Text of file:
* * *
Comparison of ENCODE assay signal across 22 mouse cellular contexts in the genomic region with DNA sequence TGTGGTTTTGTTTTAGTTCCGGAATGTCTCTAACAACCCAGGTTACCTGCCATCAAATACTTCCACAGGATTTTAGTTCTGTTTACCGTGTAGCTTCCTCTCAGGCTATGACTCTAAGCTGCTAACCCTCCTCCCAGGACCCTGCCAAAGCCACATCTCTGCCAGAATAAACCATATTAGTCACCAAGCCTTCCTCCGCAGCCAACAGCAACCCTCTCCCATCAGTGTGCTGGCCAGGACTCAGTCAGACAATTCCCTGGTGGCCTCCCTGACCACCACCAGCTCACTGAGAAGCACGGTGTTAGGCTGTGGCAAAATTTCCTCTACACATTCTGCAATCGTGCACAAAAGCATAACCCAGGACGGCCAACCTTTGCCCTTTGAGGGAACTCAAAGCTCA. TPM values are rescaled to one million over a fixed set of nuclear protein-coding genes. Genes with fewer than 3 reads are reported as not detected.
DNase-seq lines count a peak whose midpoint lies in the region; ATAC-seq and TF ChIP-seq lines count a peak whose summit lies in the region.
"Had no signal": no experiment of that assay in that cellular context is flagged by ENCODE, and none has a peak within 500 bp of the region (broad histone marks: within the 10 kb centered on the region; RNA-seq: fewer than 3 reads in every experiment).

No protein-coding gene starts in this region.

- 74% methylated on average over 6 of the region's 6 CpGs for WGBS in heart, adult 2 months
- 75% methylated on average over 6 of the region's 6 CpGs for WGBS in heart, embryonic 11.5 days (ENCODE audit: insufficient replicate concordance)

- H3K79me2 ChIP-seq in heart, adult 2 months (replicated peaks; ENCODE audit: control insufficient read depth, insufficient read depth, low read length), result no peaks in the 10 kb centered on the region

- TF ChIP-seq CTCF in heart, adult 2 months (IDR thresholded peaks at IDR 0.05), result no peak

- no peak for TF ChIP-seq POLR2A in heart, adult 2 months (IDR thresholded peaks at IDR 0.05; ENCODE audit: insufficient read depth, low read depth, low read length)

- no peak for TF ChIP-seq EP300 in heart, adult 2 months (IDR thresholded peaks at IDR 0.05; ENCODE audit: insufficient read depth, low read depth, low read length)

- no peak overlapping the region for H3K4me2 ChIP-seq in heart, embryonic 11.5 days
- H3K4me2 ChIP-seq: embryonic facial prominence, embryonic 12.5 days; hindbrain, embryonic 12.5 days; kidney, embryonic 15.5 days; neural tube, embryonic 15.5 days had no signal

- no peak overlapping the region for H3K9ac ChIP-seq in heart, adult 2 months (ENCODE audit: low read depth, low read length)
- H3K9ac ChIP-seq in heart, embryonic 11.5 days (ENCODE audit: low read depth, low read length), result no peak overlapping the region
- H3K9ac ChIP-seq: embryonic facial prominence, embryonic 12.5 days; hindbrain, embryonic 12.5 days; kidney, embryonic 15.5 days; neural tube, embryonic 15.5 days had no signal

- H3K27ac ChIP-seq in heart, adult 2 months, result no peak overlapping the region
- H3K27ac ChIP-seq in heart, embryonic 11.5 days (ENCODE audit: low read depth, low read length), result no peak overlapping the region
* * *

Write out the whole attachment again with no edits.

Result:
Comparison of ENCODE assay signal across 22 mouse cellular contexts in the genomic region with DNA sequence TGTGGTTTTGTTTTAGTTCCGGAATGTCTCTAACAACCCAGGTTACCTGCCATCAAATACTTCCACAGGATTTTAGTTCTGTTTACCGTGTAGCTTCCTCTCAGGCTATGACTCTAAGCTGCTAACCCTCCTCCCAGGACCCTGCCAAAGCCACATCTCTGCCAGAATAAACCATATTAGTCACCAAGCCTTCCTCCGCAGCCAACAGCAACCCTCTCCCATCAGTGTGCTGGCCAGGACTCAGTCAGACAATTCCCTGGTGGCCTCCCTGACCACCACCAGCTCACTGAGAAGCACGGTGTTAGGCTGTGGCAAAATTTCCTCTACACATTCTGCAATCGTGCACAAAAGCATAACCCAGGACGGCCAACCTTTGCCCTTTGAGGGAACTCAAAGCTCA. TPM values are rescaled to one million over a fixed set of nuclear protein-coding genes. Genes with fewer than 3 reads are reported as not detected.
DNase-seq lines count a peak whose midpoint lies in the region; ATAC-seq and TF ChIP-seq lines count a peak whose summit lies in the region.
"Had no signal": no experiment of that assay in that cellular context is flagged by ENCODE, and none has a peak within 500 bp of the region (broad histone marks: within the 10 kb centered on the region; RNA-seq: fewer than 3 reads in every experiment).

No protein-coding gene starts in this region.

- 74% methylated on average over 6 of the region's 6 CpGs for WGBS in heart, adult 2 months
- 75% methylated on average over 6 of the region's 6 CpGs for WGBS in heart, embryonic 11.5 days (ENCODE audit: insufficient replicate concordance)

- H3K79me2 ChIP-seq in heart, adult 2 months (replicated peaks; ENCODE audit: control insufficient read depth, insufficient read depth, low read length), result no peaks in the 10 kb centered on the region

- TF ChIP-seq CTCF in heart, adult 2 months (IDR thresholded peaks at IDR 0.05), result no peak

- no peak for TF ChIP-seq POLR2A in heart, adult 2 months (IDR thresholded peaks at IDR 0.05; ENCODE audit: insufficient read depth, low read depth, low read length)

- no peak for TF ChIP-seq EP300 in heart, adult 2 months (IDR thresholded peaks at IDR 0.05; ENCODE audit: insufficient read depth, low read depth, low read length)

- no peak overlapping the region for H3K4me2 ChIP-seq in heart, embryonic 11.5 days
- H3K4me2 ChIP-seq: embryonic facial prominence, embryonic 12.5 days; hindbrain, embryonic 12.5 days; kidney, embryonic 15.5 days; neural tube, embryonic 15.5 days had no signal

- no peak overlapping the region for H3K9ac ChIP-seq in heart, adult 2 months (ENCODE audit: low read depth, low read length)
- H3K9ac ChIP-seq in heart, embryonic 11.5 days (ENCODE audit: low read depth, low read length), result no peak overlapping the region
- H3K9ac ChIP-seq: embryonic facial prominence, embryonic 12.5 days; hindbrain, embryonic 12.5 days; kidney, embryonic 15.5 days; neural tube, embryonic 15.5 days had no signal

- H3K27ac ChIP-seq in heart, adult 2 months, result no peak overlapping the region
- H3K27ac ChIP-seq in heart, embryonic 11.5 days (ENCODE audit: low read depth, low read length), result no peak overlapping the region